A nearly 6-foot-tall, 200-pound man was arrested Monday afternoon on charges of sexually assaulting a nurse at the Medical University of South Carolina's 82-bed psychiatric care facility.
The alleged attacker, 28-year-old Travis Lamar Woodward, was charged with first degree assault and battery, a felony. He was a patient at the MUSC Institute of Psychiatry at the time of the attack on Friday.
Woodward became angry after being told he had to wait to see a senior resident, according to an incident report by the campus police force. He was put into a separate, locked room to calm down.
When a nurse turned back to ensure the restroom door to the "seclusion room" was locked, Woodward forced it open and attacked her, ripping her clothes, she told police. He was known to staff at the Institute of Psychiatry as "extremely violent and aggressive."
Woodward remained a patient over the weekend but was arrested Monday at the hospital by an MUSC Department of Public Safety officer, according to charging documents.
In a statement released Tuesday, MUSC spokeswoman Heather Woolwine said patients in the psychiatric hospital are sick, often with debilitating mental illness.
"They are only on that unit when they have been deemed a danger to themselves or others," she said. "While some might assume that an acute psychiatric care unit would see a disproportionate share of violence toward care team members, our experience and evidence in the literature demonstrates that these individuals are more often a danger to themselves as opposed to our care team members."
Still, a higher ratio of nurses are assigned to the psychiatric hospital than in other parts of the system, to encourage safety, Woolwine said. Staff is trained in de-escalation. Seclusion rooms are used as a last resort.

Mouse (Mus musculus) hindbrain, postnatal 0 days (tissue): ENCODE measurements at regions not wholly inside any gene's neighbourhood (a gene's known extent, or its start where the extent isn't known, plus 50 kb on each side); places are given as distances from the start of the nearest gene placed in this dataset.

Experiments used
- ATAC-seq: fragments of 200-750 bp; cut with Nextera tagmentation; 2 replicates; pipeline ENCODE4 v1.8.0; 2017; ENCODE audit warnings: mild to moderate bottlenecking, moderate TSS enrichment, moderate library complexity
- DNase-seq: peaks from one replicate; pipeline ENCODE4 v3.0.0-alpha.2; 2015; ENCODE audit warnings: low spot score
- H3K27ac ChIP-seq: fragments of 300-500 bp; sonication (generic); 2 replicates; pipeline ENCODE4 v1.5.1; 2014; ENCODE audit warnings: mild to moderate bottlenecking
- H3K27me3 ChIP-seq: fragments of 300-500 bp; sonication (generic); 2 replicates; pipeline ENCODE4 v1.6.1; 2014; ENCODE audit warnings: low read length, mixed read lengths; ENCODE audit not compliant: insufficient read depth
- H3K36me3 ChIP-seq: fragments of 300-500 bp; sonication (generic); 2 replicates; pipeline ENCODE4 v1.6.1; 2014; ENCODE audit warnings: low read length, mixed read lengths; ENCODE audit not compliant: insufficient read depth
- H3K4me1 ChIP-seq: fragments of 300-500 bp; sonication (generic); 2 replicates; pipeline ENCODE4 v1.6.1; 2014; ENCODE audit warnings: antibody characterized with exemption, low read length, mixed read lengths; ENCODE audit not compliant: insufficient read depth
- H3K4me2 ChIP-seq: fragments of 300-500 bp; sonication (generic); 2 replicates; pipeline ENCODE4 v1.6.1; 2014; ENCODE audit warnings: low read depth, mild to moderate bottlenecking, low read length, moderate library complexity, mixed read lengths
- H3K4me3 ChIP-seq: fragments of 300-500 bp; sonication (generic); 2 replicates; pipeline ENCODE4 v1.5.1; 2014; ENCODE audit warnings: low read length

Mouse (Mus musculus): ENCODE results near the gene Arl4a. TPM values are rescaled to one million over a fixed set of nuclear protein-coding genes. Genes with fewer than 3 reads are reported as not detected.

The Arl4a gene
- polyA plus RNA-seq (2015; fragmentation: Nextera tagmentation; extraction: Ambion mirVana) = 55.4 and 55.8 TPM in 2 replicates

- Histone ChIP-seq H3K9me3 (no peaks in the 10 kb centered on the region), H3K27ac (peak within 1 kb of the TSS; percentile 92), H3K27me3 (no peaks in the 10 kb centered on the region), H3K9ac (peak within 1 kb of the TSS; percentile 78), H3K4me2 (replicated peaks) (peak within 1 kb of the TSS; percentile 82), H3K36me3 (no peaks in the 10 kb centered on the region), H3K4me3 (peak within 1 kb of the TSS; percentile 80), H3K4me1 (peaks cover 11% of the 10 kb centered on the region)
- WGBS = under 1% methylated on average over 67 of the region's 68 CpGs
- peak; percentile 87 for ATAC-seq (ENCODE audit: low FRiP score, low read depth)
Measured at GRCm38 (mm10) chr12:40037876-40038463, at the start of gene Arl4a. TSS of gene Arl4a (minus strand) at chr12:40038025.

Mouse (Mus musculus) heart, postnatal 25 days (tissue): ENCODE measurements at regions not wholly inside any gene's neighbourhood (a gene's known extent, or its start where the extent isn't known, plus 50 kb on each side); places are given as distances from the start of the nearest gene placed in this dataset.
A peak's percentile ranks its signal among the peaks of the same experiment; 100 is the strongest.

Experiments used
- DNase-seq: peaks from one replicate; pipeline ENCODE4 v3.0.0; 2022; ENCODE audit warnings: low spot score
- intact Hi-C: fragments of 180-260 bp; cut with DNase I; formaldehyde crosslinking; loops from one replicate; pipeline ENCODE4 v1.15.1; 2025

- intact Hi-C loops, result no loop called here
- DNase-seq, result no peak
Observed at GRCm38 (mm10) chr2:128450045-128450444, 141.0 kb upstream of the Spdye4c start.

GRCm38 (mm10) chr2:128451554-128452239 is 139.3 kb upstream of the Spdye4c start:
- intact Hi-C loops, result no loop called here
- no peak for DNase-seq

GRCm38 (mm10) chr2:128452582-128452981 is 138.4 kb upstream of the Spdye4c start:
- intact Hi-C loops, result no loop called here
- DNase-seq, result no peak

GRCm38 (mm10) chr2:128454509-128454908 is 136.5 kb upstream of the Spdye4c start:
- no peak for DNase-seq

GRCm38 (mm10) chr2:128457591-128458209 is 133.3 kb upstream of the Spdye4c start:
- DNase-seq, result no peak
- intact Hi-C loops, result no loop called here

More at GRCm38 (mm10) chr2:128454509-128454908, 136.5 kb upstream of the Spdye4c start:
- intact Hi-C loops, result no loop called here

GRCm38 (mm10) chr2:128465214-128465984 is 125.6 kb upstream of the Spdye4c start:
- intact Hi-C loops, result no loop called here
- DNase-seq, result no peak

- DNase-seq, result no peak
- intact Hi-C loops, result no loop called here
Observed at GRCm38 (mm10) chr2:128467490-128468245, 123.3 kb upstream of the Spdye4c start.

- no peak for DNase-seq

Woodward appeared in Charleston County Bond Court on Leeds Avenue in North Charleston on Tuesday morning, where a judge set his bond at $150,000 and ordered him not to contact the victim or her family.
The nurse appeared in court Tuesday to say Woodward "violently attacked" her. The Post and Courier is not publishing her name because she is a victim of sexual assault. She told Magistrate Judge Amanda Haselden that Woodward has been dangerous before.
"It is not the first attempt, or the first time it's happened," she said in court.
"Are you in fear of him?," Haselden said to the nurse.
"Absolutely," she responded.
MUSC employees who are victims of crime are offered free counseling and have access to "a full range of psychiatrists and psychologists," Woolwine said. A sexual assault and rape advocacy group becomes involved if the attack takes a sexual form. Victims are also allowed time away from work to recover and heal, Woolwine said.
Haselden warned Woodward that he could endanger his case if he spoke during the bond hearing. Nevertheless, he denied putting his hands on the MUSC nurse.
"None of this stuff is true," he said. "That's all I want to say."
He also requested to see a picture of the nurse, indicating he didn't know what she looked like. The judge gave him a firm "no."
Woodward has two prior convictions for third degree assault and battery in Charleston County, one each in 2012 and 2015. He was also convicted in 2012 of malicious injury to real property.
Someone can be found guilty of first degree assault and battery if they injure another person, and while doing so, they touch the private parts of that person under or above their clothing without consent.
Woodward is scheduled to appear in court again in October.